Northern Virginia Highway Plans Would Fuel a Massive Increase in Driving

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The Northern Virginia Transportation Authority (NVTA) will make multibillion-dollar decisions this year on the region’s transportation future—updating both their long-range TransAction plan and their six-year construction plan.

Analysis from the Coalition for Smarter Growth (CSG) finds that the agency’s massive highway expansion plans would fuel increased levels of driving, on top of the additional trips anticipated from population growth. Instead of helping Northern Virginians drive less, the proposed 1,200 miles of new pavement would make the region more car dependent.

CSG’s On the Wrong Road report analyzed the current TransAction plan and found that Loudoun County would expand its arterial highways at a rate of 1.5 times its population growth and Prince William County at a rate of three times faster than its population growth. Fairfax and Manassas would also build arterial highway miles faster than their population growth.

The Impacts of Additional Miles of Driving

The well-documented phenomenon of induced demand shows that new, more expansive highways leads to more cars on the road and more miles of driving. Research also shows that wider highways often fill up with traffic in as little as five years.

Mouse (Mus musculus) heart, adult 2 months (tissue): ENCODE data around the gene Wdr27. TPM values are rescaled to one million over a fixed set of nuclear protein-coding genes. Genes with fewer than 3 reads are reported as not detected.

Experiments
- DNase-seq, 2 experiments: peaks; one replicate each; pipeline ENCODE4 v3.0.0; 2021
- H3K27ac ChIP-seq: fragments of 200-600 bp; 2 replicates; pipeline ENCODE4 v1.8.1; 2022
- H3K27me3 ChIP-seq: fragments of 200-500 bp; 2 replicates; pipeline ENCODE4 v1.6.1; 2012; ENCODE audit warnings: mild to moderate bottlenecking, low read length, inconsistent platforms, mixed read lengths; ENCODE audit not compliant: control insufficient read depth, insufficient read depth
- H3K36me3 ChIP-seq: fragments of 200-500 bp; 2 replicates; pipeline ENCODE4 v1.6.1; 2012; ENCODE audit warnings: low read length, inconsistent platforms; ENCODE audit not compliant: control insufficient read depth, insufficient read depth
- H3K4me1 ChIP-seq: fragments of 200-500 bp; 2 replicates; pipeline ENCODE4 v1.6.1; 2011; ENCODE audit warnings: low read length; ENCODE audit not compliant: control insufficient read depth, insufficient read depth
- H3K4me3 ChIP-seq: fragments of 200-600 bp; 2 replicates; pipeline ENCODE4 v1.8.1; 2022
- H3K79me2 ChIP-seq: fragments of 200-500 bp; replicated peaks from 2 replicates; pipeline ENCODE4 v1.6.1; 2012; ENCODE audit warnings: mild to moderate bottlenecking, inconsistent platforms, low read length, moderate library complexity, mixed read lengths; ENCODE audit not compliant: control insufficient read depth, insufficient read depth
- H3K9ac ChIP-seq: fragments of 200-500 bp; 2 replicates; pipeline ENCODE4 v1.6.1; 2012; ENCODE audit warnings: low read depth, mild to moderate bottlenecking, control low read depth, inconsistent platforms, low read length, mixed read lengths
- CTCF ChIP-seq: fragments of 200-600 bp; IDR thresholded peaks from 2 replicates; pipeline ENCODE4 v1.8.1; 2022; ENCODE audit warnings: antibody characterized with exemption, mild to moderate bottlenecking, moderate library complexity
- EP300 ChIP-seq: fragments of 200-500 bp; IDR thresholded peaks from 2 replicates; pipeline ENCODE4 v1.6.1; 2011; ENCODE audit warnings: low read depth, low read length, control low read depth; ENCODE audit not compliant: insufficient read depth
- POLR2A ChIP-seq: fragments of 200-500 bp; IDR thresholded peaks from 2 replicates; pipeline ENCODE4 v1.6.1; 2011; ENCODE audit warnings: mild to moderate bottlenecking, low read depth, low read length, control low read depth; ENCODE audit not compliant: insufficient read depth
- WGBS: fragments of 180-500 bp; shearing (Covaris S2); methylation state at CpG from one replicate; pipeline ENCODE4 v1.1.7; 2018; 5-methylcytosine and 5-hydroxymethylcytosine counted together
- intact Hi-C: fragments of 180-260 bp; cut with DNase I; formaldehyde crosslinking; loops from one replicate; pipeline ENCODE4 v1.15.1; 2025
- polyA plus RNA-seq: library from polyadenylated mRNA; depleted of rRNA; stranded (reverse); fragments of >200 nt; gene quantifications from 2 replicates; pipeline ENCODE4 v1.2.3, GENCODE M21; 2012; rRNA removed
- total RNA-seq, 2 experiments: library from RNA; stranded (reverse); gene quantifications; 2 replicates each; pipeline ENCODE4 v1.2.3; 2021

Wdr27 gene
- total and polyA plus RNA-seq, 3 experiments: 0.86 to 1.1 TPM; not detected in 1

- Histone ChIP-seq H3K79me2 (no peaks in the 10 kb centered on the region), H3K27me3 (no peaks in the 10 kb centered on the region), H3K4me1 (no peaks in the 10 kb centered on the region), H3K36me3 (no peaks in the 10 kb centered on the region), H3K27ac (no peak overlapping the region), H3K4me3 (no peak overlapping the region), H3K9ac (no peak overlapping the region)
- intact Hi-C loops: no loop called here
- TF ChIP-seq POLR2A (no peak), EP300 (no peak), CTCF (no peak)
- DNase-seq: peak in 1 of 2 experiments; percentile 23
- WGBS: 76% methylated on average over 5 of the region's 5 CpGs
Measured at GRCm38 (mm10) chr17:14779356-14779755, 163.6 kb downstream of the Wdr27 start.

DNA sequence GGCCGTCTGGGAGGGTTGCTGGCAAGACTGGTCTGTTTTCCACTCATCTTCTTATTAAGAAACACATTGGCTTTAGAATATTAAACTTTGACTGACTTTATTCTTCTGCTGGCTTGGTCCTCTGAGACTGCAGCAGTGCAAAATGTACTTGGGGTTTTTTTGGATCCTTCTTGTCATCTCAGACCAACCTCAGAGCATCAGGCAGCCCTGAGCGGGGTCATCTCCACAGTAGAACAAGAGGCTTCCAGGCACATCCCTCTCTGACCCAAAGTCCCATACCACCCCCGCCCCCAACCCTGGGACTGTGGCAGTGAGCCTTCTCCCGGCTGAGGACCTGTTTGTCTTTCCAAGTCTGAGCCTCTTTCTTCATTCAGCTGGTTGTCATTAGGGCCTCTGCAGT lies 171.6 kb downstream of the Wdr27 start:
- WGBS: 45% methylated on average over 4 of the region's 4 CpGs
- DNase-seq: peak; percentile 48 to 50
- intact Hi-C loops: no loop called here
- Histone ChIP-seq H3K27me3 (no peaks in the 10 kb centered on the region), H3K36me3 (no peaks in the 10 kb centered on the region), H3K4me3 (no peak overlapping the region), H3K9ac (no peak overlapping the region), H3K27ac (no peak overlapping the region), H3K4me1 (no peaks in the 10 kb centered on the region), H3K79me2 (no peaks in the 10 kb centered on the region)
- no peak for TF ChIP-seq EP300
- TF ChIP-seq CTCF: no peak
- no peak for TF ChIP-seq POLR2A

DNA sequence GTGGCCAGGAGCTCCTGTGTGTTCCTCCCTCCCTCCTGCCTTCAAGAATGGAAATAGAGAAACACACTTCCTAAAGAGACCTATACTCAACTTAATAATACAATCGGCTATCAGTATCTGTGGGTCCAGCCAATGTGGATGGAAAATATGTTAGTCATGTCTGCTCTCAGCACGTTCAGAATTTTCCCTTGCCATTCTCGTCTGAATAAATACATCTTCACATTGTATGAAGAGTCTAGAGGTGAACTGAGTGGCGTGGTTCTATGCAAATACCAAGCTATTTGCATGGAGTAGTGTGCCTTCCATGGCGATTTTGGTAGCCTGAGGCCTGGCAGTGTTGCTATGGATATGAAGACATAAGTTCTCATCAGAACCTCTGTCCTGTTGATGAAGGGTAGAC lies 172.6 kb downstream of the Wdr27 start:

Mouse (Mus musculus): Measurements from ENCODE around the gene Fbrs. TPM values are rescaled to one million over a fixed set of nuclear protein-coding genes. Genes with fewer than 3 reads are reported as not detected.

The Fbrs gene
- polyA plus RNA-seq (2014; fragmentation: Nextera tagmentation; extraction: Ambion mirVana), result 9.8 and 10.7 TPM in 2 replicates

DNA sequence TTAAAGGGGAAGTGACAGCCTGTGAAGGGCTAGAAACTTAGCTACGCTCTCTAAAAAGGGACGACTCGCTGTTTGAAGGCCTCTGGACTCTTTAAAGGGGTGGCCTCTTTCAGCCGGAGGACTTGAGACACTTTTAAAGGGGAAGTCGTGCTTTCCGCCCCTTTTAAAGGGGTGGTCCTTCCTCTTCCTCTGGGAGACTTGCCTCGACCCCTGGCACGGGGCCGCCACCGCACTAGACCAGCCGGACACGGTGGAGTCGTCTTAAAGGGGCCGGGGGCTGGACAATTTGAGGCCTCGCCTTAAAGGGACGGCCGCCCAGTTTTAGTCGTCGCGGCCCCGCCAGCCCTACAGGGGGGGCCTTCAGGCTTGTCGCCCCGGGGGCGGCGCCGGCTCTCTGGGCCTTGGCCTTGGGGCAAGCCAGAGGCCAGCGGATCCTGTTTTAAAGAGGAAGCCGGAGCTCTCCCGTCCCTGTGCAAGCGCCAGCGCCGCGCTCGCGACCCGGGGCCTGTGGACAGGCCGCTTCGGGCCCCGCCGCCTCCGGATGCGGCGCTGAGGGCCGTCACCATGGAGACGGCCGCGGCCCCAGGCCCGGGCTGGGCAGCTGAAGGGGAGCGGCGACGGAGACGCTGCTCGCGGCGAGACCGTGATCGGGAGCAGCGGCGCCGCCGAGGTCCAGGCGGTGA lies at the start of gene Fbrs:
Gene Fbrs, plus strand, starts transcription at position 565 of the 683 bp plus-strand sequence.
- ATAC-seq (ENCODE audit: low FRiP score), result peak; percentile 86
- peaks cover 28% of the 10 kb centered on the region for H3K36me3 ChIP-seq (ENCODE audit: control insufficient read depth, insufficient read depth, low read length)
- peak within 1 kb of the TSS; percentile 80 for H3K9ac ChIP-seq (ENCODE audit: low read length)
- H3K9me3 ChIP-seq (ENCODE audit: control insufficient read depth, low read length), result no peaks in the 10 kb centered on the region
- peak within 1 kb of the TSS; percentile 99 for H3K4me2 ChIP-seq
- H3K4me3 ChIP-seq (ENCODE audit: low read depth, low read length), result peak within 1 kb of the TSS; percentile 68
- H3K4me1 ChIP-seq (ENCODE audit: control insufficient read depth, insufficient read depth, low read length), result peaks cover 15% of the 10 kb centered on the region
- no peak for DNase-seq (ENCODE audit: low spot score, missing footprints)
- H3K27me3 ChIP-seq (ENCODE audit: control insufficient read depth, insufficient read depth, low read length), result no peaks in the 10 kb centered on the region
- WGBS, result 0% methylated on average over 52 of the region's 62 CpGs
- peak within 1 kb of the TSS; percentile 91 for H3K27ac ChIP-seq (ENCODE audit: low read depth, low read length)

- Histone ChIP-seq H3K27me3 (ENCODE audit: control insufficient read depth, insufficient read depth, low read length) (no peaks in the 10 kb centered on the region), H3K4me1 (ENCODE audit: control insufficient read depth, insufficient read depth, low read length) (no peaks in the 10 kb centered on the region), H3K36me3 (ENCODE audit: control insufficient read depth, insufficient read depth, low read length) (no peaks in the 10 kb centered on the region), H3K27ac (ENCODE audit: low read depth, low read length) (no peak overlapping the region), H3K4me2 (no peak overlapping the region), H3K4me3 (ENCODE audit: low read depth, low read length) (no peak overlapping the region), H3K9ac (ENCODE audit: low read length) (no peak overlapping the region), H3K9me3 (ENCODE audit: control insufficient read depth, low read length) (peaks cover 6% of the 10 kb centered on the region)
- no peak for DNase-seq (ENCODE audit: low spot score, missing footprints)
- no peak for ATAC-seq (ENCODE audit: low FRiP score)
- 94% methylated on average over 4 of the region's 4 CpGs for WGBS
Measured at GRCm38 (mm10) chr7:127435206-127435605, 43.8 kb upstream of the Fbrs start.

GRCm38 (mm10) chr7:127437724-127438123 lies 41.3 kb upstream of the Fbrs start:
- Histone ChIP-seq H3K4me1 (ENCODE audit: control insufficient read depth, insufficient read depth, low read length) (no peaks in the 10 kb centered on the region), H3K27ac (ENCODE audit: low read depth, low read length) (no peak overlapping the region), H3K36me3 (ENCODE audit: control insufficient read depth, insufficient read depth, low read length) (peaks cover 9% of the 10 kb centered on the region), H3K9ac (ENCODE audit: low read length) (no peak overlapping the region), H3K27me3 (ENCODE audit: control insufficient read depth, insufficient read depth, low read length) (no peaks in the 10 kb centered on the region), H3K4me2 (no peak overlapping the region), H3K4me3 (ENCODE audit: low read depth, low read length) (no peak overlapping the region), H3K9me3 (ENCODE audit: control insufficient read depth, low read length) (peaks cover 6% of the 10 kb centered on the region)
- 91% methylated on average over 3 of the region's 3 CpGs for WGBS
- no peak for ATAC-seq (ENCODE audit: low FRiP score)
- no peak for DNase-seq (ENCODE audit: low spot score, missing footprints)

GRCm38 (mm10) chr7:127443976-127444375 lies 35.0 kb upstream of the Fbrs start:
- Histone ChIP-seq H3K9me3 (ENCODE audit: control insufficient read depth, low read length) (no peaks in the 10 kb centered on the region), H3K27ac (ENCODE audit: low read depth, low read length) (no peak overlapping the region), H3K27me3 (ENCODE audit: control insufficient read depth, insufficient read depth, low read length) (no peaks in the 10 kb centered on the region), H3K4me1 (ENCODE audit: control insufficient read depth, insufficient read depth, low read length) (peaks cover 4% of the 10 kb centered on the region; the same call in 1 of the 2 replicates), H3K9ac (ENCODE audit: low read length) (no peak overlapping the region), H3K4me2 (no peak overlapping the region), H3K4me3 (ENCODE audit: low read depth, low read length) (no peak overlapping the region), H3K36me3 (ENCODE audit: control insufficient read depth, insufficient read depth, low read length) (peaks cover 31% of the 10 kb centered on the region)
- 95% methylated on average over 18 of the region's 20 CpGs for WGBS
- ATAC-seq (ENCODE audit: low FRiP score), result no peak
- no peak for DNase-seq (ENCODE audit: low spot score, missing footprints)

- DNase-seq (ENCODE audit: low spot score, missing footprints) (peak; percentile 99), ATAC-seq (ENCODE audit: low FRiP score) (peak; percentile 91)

CSG used the State Highway Induced Frequency of Travel calculator, developed by Rocky Mountain Institute, and found that the TransAction plans could make Northern Virginia residents and workers drive almost 3 billion more miles per year by 2040 on top of new car trips anticipated from population and job growth.

Vehicle miles traveled (VMT) would increase up to 42% on Loudoun’s highway network, significantly more than the county’s rate of population growth, and up to 60% on Prince William’s non-interstate highways, almost three times the rate of its population growth. Fairfax would also see a massive long-term increase in driving due to its roadway expansion.

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